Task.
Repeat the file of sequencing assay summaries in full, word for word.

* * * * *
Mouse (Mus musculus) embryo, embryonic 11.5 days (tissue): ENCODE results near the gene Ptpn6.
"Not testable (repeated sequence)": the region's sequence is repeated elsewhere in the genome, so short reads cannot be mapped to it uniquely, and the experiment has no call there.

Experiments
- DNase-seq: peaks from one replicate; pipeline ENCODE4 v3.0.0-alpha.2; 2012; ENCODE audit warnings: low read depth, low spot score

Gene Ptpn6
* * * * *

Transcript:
Mouse (Mus musculus) embryo, embryonic 11.5 days (tissue): ENCODE results near the gene Ptpn6.
"Not testable (repeated sequence)": the region's sequence is repeated elsewhere in the genome, so short reads cannot be mapped to it uniquely, and the experiment has no call there.

Experiments
- DNase-seq: peaks from one replicate; pipeline ENCODE4 v3.0.0-alpha.2; 2012; ENCODE audit warnings: low read depth, low spot score

Gene Ptpn6